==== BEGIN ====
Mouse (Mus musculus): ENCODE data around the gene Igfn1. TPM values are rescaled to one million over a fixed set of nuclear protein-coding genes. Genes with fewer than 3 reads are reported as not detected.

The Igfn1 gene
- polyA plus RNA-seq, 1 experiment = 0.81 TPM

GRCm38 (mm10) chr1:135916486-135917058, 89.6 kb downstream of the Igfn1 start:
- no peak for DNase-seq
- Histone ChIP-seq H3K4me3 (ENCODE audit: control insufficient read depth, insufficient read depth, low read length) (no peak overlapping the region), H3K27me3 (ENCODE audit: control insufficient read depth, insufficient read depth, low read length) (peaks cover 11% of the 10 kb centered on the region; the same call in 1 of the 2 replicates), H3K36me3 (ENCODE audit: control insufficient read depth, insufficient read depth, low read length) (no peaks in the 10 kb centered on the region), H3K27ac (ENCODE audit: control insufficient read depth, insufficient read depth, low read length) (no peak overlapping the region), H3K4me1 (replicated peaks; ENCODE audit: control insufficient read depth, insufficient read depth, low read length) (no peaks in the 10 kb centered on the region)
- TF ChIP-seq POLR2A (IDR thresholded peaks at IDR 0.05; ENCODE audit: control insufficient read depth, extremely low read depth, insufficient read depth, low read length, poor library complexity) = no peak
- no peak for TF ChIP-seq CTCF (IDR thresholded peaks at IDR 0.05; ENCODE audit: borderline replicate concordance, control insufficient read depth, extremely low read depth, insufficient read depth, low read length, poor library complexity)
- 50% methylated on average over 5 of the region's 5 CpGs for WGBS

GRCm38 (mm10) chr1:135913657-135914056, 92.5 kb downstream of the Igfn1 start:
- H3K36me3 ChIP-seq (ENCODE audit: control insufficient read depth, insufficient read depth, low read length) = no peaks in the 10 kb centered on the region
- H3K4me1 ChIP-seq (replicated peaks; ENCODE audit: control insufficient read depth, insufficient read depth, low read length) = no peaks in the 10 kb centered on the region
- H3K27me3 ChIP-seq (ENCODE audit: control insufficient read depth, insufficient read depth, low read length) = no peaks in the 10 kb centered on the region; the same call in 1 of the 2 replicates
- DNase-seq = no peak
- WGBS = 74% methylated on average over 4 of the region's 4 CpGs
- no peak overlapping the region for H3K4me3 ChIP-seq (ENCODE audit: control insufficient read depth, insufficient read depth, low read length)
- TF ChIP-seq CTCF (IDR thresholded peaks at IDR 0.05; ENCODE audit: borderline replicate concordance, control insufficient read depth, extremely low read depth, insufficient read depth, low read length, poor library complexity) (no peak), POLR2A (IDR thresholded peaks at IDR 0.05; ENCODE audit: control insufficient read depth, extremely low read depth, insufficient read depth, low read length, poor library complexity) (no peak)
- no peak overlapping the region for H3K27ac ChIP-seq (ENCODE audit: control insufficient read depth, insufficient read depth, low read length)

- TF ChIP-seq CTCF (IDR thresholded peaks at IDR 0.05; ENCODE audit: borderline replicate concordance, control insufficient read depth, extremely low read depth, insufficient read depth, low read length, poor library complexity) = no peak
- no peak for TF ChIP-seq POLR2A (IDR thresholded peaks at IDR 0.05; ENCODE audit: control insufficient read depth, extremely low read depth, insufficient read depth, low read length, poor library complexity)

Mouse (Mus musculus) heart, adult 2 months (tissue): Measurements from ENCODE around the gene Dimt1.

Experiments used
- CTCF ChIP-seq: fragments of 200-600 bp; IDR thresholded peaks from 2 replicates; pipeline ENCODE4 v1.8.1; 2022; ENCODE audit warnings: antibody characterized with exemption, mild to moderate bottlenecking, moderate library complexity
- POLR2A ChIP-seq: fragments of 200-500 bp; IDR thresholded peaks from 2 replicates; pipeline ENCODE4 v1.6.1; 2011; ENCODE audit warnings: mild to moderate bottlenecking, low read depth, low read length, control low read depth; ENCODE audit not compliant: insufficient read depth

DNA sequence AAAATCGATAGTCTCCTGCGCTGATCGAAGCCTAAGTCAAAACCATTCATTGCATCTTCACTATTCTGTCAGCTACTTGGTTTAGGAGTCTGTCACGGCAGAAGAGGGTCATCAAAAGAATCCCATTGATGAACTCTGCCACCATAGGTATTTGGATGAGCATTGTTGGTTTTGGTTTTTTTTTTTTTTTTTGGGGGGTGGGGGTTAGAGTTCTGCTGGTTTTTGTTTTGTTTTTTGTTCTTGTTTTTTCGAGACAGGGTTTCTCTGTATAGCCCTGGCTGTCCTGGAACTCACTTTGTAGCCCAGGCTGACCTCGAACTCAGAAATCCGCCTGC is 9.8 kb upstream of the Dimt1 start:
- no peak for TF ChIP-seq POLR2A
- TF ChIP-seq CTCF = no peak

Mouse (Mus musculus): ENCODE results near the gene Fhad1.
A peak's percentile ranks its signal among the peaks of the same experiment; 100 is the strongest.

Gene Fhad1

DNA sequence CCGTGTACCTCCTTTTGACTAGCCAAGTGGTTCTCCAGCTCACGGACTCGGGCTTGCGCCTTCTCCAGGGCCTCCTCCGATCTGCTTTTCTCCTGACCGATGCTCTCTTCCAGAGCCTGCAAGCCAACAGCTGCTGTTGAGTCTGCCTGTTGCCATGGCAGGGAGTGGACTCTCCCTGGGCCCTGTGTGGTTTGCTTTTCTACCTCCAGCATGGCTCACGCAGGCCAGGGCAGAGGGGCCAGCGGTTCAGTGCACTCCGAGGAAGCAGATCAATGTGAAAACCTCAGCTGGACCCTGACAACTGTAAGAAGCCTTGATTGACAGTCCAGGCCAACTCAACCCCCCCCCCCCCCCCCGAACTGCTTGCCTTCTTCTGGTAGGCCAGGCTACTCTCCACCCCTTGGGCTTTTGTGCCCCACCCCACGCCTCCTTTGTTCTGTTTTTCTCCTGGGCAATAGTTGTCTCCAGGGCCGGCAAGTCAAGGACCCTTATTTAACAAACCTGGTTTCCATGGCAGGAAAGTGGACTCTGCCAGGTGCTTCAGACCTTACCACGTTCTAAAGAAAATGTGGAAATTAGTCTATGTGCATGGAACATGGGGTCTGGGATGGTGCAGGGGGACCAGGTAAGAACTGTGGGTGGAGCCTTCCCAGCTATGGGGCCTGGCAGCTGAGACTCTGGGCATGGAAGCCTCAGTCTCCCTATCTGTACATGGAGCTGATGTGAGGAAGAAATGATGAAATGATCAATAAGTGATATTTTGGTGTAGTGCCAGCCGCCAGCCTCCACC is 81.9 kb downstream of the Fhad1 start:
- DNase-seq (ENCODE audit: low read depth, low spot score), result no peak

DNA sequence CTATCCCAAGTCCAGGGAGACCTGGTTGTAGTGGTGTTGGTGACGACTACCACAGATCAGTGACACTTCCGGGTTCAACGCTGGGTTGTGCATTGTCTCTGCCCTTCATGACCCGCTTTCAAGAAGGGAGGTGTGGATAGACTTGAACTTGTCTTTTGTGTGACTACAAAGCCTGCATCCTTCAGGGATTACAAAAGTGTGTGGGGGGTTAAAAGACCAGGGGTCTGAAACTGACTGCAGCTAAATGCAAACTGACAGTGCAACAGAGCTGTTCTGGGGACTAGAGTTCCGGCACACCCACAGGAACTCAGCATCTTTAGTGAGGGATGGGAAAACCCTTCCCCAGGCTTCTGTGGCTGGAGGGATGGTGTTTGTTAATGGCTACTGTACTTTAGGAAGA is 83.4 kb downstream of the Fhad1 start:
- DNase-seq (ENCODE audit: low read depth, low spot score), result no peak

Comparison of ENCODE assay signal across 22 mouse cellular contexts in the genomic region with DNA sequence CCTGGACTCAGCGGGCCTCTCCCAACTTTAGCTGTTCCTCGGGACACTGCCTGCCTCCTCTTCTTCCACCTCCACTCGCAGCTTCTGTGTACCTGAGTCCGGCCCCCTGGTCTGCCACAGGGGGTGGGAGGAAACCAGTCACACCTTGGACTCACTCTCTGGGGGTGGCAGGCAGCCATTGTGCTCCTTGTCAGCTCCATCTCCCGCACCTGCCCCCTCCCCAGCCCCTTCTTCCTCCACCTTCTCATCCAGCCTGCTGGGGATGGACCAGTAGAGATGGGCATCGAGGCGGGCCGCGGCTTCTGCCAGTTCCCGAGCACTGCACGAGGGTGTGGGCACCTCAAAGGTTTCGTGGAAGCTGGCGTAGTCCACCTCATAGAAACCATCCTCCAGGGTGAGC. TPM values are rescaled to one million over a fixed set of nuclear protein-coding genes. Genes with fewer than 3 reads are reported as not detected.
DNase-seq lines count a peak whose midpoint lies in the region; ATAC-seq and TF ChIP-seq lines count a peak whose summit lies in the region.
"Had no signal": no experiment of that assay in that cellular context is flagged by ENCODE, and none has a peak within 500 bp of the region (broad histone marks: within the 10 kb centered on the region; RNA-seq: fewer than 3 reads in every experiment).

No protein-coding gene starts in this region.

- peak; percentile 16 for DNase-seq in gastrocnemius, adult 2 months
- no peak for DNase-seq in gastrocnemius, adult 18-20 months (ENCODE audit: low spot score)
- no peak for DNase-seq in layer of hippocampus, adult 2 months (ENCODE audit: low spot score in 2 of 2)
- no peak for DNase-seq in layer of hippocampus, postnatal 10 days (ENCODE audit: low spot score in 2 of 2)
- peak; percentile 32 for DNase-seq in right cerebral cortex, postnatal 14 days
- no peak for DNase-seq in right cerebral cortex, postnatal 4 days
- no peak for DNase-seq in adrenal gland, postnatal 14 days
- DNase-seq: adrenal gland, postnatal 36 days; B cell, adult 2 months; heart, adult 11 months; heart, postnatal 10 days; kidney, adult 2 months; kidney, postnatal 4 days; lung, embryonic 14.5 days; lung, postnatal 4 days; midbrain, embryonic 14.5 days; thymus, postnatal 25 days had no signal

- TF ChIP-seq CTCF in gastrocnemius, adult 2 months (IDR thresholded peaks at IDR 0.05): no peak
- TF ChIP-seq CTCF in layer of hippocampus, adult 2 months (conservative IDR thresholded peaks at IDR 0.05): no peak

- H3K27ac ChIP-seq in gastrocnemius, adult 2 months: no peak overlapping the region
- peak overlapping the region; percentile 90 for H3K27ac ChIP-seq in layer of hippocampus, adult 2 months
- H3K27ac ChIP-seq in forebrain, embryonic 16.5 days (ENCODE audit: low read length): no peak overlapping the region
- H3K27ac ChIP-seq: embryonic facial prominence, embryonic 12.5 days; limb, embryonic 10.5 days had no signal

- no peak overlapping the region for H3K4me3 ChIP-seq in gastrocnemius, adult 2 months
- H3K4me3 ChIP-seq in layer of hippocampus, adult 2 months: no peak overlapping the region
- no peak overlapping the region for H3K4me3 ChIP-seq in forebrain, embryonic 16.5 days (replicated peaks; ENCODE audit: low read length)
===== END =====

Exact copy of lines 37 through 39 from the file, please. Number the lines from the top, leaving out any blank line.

"Had no signal": no experiment of that assay in that cellular context is flagged by ENCODE, and none has a peak within 500 bp of the region (broad histone marks: within the 10 kb centered on the region; RNA-seq: fewer than 3 reads in every experiment).

No protein-coding gene starts in this region.

- peak; percentile 16 for DNase-seq in gastrocnemius, adult 2 months